Experiment to investigate the
anaerobic respiration rate of yeast
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of biology notes on respiration
(6) Experiment to investigate the anaerobic
respiration rate of yeast
You can investigate the rate of anaerobic
respiration of yeast cells using a sugar substrate.
The variables for a given yeast are: temperature,
concentrations of enzyme, concentration of substrate sugar molecules
Investigating the chemistry of the anaerobic
respiration of yeast cells
You can also do the experiment with
germinating seeds, but
yeast produces more consistent results.
If you start with sucrose, the enzyme
invertase hydrolyses sucrose and breaks it down into glucose and fructose.
sucrose + water ==
enzyme invertase ==> glucose + fructose
+ H2O ===> C6H12O6
The actual anaerobic fermentation reaction
glucose/fructose (sugar) == enzyme zymase ==> ethanol + carbon
===> 2C2H5OH(aq) + 2CO2(g)
You can following the speed of the
reaction by measuring the volume of carbon dioxide formed.
Experimental procedure and analysis of
Using a thermostated bath you can
investigate the effect of temperature on the rate of fermentation.
You must keep the concentration of
the sugar plus yeast mixture constant - fixed volumes of previously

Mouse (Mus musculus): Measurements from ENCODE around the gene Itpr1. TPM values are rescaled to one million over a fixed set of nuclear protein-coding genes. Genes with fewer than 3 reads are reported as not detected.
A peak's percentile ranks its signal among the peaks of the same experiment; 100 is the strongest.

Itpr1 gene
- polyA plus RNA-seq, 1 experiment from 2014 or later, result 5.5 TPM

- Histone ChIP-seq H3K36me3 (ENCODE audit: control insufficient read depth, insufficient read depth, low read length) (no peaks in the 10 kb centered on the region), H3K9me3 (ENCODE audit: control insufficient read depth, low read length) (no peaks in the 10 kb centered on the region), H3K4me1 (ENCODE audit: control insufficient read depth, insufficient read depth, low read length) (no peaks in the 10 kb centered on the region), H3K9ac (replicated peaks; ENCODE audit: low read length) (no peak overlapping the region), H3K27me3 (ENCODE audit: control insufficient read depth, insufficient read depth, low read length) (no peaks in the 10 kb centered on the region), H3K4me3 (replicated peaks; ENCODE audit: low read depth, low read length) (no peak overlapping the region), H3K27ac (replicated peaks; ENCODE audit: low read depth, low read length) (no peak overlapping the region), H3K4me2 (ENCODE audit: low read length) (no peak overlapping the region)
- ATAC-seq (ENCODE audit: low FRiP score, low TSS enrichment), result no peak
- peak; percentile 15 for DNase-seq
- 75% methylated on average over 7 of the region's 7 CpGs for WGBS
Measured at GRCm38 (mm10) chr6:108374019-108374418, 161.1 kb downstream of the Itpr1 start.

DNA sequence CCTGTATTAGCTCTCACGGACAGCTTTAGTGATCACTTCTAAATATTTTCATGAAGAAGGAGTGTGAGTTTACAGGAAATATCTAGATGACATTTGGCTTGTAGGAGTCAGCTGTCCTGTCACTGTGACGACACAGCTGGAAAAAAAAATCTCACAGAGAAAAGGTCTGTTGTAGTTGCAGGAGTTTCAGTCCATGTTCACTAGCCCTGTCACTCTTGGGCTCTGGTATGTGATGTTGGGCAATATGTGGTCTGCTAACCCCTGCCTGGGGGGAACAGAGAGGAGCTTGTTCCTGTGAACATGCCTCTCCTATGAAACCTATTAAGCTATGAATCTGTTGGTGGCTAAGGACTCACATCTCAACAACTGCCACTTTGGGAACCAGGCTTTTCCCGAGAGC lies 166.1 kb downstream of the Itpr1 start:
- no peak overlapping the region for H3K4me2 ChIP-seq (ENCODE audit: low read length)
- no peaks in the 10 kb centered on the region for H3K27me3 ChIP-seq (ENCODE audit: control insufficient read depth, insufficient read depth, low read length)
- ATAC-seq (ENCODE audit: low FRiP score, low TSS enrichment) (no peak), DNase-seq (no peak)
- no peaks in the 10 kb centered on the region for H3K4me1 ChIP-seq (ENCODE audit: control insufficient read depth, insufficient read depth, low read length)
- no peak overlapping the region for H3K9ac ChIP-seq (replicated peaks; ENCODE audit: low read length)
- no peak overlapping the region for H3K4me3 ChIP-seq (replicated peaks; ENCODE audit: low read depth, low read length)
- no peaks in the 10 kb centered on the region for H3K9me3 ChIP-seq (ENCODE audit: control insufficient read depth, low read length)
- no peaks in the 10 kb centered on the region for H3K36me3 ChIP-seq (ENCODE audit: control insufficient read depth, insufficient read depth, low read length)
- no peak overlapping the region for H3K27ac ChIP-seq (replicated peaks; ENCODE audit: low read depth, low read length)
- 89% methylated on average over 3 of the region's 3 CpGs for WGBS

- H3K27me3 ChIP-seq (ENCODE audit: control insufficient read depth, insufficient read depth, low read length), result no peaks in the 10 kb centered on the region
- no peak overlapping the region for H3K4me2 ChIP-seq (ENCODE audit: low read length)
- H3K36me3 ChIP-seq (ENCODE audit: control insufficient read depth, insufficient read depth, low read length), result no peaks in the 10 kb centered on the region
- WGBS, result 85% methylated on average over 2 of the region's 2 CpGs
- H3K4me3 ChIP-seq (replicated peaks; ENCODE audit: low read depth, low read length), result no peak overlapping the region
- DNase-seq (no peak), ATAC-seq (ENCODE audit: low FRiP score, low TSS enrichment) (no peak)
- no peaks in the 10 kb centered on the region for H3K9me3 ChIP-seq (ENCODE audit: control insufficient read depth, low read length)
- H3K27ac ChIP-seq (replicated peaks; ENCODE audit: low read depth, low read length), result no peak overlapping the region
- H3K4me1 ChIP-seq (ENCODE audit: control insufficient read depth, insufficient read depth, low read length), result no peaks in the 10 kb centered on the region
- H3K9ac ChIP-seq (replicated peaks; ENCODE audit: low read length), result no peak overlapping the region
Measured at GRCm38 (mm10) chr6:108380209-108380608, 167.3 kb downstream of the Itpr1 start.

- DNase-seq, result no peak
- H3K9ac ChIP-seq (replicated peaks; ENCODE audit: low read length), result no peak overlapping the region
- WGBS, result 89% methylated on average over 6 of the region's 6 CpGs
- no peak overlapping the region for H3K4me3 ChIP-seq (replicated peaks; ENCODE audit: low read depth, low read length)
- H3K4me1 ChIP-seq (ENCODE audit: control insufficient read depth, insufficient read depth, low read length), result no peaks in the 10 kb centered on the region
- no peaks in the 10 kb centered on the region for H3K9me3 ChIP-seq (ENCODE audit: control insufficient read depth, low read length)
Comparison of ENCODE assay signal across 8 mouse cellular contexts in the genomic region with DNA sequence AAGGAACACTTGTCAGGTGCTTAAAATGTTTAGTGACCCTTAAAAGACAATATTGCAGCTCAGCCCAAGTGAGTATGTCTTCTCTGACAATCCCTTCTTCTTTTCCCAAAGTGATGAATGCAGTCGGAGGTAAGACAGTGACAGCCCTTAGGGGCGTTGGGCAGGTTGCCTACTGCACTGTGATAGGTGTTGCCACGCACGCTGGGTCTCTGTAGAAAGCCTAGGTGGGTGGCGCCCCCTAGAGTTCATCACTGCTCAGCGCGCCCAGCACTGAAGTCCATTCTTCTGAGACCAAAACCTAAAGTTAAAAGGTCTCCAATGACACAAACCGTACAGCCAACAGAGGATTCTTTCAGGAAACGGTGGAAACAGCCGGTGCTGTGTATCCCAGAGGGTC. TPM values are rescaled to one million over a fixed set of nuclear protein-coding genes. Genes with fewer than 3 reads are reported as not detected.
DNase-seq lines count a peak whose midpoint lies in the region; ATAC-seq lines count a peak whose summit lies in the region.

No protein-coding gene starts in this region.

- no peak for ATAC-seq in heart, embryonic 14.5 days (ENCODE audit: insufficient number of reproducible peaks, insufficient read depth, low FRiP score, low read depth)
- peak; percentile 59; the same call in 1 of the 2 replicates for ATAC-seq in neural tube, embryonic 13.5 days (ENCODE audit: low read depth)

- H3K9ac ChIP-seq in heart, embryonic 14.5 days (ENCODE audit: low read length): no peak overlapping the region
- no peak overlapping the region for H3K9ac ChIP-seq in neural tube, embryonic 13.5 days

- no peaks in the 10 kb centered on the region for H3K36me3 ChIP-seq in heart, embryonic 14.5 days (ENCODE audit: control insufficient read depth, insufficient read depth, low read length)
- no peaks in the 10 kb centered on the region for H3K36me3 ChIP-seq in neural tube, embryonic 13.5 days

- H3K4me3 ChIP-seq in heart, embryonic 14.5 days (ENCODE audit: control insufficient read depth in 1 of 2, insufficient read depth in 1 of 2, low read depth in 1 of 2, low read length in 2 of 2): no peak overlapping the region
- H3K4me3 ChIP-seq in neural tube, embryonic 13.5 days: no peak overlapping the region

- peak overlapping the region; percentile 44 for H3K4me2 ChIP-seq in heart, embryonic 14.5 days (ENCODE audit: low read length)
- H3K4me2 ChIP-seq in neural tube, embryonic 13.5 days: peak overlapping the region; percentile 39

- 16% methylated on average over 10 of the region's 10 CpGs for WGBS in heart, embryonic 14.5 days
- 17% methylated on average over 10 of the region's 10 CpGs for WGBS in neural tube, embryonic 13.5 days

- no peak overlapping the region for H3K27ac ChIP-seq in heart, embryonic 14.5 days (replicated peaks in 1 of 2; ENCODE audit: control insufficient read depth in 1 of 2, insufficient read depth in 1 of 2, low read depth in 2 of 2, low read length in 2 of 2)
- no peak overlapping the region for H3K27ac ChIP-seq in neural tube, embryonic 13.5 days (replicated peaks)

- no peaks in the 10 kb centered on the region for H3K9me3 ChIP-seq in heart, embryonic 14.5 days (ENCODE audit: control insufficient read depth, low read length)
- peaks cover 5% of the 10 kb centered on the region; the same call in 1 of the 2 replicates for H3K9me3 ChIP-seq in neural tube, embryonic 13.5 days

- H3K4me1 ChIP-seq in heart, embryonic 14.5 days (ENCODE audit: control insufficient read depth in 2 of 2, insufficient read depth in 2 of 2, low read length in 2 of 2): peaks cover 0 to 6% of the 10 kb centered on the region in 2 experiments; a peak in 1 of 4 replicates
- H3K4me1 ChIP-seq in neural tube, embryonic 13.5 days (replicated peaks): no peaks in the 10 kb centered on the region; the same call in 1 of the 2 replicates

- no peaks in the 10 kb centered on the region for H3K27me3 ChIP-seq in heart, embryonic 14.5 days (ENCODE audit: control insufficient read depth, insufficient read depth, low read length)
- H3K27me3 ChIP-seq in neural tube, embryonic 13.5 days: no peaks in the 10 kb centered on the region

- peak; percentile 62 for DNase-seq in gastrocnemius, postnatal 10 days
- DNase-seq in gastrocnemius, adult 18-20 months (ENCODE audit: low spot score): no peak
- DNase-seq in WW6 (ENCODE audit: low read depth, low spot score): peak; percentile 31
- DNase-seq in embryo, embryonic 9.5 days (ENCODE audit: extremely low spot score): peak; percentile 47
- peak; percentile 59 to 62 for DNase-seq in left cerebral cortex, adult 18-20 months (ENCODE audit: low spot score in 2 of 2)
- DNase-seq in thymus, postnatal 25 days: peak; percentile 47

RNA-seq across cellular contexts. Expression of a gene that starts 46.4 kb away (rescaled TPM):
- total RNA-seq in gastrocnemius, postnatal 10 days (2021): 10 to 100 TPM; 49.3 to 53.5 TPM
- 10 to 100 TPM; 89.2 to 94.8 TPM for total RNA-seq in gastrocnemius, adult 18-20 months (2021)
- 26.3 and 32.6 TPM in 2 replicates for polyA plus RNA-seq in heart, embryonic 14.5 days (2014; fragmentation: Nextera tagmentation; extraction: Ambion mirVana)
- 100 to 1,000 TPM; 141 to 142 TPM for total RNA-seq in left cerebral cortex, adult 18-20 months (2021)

prepared stock solutions of the sugar or yeast suspension.
You can start at 20oC and
repeat the experiments several times for each temperature, and then
raise the temperature by 5oC at a time to see the effect.
You can measure the rate of
respiration in terms of the rate of evolution of gas e.g. cm3
Using the above apparatus, or that
described below (gas syringe) you can measure the rate of respiration
under varying conditions, BUT make sure you only vary one factor, to
measure its quantitative effect on the rate of respiration.
different substrate sugars of similar concentration, same enzyme
concentration, same temperature
(ii) for a fixed substrate
sugar, the effect of changing
its concentration at constant temperature and constant enzyme
(iii) for a specific yeast, the effect of
its concentration at constant temperature and constant sugar
If you bubble the gas from the
reaction mixture through a limewater you get a white precipitate
('milkyness'), a positive test for carbon dioxide from the yeast
You get exactly the same result if
you blow some of your expelled breath through limewater - the same
carbon dioxide from your aerobic respiration.
You can use a gas syringe system to
make more accurate experiments.
Doing the experiments at constant
room temperature, you can keep the yeast concentration constant and vary
the concentration of the sugar OR you can vary the substrate sugar (but
keeping the sugar concentration constant).
Typical graphical results you might
obtain based on a rate of evolution of carbon dioxide e.g. cm3
ENZYMES - structure, function, optimum conditions,
Enzymes and Biotechnology
(gcse chemistry notes)
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